Liquid-crystal order during synthesis affects main-chain liquid-crystal elastomer behavior
This study presents the first direct comparison of the influence of liquid-crystal order during synthesis on the thermo-mechanical behaviors of main-chain liquid-crystal elastomers (LCEs) in thiol–acrylate networks. Six polydomain nematic elastomer (PNE) chemistries were compared directly by synthesizing with the mesogens in either an isotropic state (i-PNE) or a nematic state (n-PNE). The i-PNE networks were created in the presence of solvent, which disrupted any liquid-crystal order during network formation. Conversely, the n-PNE networks were created without the presence of solvent below the isotropic transition (TNI). Differential scanning calorimetry (DSC) was first performed, and it showed that i-PNE networks experienced a clearly defined nematic-to-isotropic transition upon heating, whereas the transition in n-PNE networks was unable to be identified, which may be the result of a nematic-to-paranematic phase transition. Dynamic mechanical analysis (DMA) tests revealed that while both networks maintained elevated loss tangent in the nematic region, only i-PNE networks prominently displayed dynamic soft elasticity behavior. The two-way shape switching behaviors of LCE networks were examined using actuation tests under a 100 kPa bias stress. It showed that the strain amplitude strongly depends on synthesis history; it ranges from 66% to 126% in i-PNE samples and 3% to 61% in n-PNE samples. To help interpret the different actuation strain behaviors between i-PNEs and n-PNEs, wide-angle X-ray scattering (WAXS) was then performed where the LCE samples were strained to 40%. The results showed that order parameter (S) in n-PNE samples (ranging from 0.37 to 0.50) is lower than that in i-PNE samples (0.54 for all cases), and the parameter decreased as the cross-linking density increased. The stress–strain behaviors of the LCE networks measured from uniaxial tension tests revealed that all i-PNE samples had a lower soft-elasticity plateau during loading compared to the n-PNE samples. Finally, free-standing strain recovery of LCE samples after being strained to 100% was investigated. Immediately after removing stress on the samples, i-PNE and n-PNE samples recovered 14% to 38% and 27% to 73% of strain, respectively. We discuss the advantages and disadvantages of the different synthetic histories on LCE design.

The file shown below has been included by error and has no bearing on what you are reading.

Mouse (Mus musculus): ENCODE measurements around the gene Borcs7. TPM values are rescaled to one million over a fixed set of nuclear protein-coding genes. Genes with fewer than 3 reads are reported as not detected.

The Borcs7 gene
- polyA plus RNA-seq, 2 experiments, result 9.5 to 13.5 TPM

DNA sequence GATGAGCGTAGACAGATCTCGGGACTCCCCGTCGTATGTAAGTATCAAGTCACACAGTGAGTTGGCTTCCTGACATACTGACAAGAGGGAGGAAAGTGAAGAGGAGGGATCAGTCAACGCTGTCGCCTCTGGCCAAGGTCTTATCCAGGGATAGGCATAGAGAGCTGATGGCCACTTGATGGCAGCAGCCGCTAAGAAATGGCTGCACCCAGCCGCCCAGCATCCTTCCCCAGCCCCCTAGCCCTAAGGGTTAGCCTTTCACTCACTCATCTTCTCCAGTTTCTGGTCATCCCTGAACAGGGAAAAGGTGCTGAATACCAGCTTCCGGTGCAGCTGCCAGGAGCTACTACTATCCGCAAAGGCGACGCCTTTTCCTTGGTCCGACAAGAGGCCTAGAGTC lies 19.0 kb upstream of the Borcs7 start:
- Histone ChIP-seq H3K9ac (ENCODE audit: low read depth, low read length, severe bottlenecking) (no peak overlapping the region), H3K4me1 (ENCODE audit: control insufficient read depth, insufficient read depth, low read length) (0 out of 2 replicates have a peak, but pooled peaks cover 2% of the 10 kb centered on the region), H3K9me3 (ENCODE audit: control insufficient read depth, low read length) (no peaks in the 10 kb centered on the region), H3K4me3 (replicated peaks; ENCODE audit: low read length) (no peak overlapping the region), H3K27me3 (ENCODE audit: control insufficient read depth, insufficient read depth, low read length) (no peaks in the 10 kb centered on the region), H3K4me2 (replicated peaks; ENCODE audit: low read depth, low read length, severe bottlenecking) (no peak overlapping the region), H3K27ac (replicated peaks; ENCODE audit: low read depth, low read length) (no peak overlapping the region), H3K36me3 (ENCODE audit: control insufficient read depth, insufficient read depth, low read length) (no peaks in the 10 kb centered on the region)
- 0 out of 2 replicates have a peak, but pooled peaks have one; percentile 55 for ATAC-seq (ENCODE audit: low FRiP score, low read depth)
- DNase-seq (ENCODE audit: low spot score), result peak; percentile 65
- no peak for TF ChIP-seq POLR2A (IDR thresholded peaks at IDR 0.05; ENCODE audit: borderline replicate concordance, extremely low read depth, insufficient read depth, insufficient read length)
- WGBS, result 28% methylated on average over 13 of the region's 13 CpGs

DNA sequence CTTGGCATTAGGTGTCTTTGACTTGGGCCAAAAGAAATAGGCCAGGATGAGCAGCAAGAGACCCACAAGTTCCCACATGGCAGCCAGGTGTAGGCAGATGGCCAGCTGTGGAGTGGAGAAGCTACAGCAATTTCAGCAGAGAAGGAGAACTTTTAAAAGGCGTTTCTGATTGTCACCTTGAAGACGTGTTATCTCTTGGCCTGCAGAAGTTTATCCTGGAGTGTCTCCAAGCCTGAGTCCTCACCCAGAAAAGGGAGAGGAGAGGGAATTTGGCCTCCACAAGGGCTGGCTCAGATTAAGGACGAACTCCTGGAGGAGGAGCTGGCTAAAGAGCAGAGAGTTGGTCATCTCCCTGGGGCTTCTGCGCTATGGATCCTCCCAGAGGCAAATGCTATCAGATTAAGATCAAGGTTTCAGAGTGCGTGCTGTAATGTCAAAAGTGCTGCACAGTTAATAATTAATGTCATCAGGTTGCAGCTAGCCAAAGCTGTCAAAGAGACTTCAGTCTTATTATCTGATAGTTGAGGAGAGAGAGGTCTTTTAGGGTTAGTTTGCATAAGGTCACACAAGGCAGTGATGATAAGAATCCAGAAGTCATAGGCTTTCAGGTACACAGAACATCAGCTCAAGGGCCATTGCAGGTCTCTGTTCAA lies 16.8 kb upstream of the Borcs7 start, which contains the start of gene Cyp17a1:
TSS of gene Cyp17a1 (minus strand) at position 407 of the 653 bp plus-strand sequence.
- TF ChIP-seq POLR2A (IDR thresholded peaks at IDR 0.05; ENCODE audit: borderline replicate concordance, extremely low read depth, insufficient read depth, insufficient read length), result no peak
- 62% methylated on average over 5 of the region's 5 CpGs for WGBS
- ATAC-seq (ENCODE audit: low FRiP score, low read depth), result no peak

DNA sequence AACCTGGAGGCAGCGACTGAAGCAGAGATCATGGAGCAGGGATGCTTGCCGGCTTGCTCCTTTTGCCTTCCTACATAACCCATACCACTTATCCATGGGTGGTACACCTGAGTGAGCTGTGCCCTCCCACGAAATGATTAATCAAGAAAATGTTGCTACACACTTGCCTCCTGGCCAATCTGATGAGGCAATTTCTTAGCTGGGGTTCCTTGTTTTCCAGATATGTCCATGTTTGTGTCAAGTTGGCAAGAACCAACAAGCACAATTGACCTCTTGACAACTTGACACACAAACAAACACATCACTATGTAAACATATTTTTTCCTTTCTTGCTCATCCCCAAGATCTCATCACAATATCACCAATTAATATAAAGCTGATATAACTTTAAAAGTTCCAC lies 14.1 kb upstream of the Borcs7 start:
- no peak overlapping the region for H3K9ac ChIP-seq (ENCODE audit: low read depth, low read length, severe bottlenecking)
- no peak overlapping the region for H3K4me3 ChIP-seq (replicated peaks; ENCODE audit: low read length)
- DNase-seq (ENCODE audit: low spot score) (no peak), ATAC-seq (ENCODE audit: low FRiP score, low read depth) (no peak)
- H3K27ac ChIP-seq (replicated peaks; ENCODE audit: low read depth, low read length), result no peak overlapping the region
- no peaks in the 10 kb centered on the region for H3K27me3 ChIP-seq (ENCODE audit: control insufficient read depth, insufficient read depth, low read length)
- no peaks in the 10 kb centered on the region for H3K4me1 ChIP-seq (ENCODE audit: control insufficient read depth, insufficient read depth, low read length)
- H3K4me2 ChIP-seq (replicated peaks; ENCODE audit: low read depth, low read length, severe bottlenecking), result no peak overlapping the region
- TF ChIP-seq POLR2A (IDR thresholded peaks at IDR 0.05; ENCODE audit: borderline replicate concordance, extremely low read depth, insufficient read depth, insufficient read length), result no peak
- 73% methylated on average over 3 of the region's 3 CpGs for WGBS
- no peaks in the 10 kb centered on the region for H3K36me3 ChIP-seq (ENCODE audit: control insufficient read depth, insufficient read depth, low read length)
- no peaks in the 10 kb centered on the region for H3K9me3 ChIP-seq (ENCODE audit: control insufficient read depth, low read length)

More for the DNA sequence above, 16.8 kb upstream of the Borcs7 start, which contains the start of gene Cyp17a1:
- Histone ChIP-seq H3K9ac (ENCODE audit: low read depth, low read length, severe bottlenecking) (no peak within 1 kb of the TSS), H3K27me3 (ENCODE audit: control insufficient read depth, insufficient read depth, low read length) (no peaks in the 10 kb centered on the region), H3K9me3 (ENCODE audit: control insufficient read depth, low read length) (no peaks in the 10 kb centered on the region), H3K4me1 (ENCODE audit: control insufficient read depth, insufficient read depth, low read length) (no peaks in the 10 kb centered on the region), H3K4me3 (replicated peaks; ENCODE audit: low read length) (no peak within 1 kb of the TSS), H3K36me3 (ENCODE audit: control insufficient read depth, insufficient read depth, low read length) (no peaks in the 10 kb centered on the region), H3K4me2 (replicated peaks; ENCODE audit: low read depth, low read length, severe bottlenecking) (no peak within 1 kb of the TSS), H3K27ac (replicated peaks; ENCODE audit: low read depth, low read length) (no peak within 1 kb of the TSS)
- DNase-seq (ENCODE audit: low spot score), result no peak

- This article is part of the themed collection: Liquid Crystal Elastomers